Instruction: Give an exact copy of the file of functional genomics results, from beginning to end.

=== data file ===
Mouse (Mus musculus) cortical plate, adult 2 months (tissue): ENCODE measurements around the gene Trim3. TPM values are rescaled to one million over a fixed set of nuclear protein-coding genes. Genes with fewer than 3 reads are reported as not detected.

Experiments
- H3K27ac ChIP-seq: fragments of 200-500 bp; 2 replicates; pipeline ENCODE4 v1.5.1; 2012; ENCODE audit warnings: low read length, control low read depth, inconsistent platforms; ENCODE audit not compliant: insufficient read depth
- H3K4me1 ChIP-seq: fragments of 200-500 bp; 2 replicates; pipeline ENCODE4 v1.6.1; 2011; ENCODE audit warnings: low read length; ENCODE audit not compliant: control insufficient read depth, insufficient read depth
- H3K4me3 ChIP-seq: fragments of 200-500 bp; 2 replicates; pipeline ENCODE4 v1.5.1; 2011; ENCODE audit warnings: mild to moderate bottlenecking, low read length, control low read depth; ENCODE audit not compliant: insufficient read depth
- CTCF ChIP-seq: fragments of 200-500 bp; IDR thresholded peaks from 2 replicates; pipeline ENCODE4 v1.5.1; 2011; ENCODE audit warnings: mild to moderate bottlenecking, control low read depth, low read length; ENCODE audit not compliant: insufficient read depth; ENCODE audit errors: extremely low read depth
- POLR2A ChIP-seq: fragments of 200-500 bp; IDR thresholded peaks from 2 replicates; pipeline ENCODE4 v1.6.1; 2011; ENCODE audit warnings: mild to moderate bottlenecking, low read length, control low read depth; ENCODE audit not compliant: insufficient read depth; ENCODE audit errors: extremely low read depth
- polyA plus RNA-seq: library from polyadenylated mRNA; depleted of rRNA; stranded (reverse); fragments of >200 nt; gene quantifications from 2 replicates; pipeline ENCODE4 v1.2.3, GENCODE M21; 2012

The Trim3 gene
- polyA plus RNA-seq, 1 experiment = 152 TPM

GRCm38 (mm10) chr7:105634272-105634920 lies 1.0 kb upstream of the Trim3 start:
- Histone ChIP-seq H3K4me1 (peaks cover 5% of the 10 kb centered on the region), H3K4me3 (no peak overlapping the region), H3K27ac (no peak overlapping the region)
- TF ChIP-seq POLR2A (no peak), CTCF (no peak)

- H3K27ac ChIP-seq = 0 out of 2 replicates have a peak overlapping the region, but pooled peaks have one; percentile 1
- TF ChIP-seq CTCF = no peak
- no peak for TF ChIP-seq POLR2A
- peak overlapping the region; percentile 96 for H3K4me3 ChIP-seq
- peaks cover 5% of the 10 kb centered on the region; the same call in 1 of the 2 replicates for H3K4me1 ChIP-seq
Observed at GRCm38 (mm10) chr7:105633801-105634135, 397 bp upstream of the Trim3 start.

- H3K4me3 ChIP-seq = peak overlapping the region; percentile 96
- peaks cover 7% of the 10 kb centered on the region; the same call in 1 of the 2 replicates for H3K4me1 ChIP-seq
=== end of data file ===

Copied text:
Mouse (Mus musculus) cortical plate, adult 2 months (tissue): ENCODE measurements around the gene Trim3. TPM values are rescaled to one million over a fixed set of nuclear protein-coding genes. Genes with fewer than 3 reads are reported as not detected.

Experiments
- H3K27ac ChIP-seq: fragments of 200-500 bp; 2 replicates; pipeline ENCODE4 v1.5.1; 2012; ENCODE audit warnings: low read length, control low read depth, inconsistent platforms; ENCODE audit not compliant: insufficient read depth
- H3K4me1 ChIP-seq: fragments of 200-500 bp; 2 replicates; pipeline ENCODE4 v1.6.1; 2011; ENCODE audit warnings: low read length; ENCODE audit not compliant: control insufficient read depth, insufficient read depth
- H3K4me3 ChIP-seq: fragments of 200-500 bp; 2 replicates; pipeline ENCODE4 v1.5.1; 2011; ENCODE audit warnings: mild to moderate bottlenecking, low read length, control low read depth; ENCODE audit not compliant: insufficient read depth
- CTCF ChIP-seq: fragments of 200-500 bp; IDR thresholded peaks from 2 replicates; pipeline ENCODE4 v1.5.1; 2011; ENCODE audit warnings: mild to moderate bottlenecking, control low read depth, low read length; ENCODE audit not compliant: insufficient read depth; ENCODE audit errors: extremely low read depth
- POLR2A ChIP-seq: fragments of 200-500 bp; IDR thresholded peaks from 2 replicates; pipeline ENCODE4 v1.6.1; 2011; ENCODE audit warnings: mild to moderate bottlenecking, low read length, control low read depth; ENCODE audit not compliant: insufficient read depth; ENCODE audit errors: extremely low read depth
- polyA plus RNA-seq: library from polyadenylated mRNA; depleted of rRNA; stranded (reverse); fragments of >200 nt; gene quantifications from 2 replicates; pipeline ENCODE4 v1.2.3, GENCODE M21; 2012

The Trim3 gene
- polyA plus RNA-seq, 1 experiment = 152 TPM

GRCm38 (mm10) chr7:105634272-105634920 lies 1.0 kb upstream of the Trim3 start:
- Histone ChIP-seq H3K4me1 (peaks cover 5% of the 10 kb centered on the region), H3K4me3 (no peak overlapping the region), H3K27ac (no peak overlapping the region)
- TF ChIP-seq POLR2A (no peak), CTCF (no peak)

- H3K27ac ChIP-seq = 0 out of 2 replicates have a peak overlapping the region, but pooled peaks have one; percentile 1
- TF ChIP-seq CTCF = no peak
- no peak for TF ChIP-seq POLR2A
- peak overlapping the region; percentile 96 for H3K4me3 ChIP-seq
- peaks cover 5% of the 10 kb centered on the region; the same call in 1 of the 2 replicates for H3K4me1 ChIP-seq
Observed at GRCm38 (mm10) chr7:105633801-105634135, 397 bp upstream of the Trim3 start.

- H3K4me3 ChIP-seq = peak overlapping the region; percentile 96
- peaks cover 7% of the 10 kb centered on the region; the same call in 1 of the 2 replicates for H3K4me1 ChIP-seq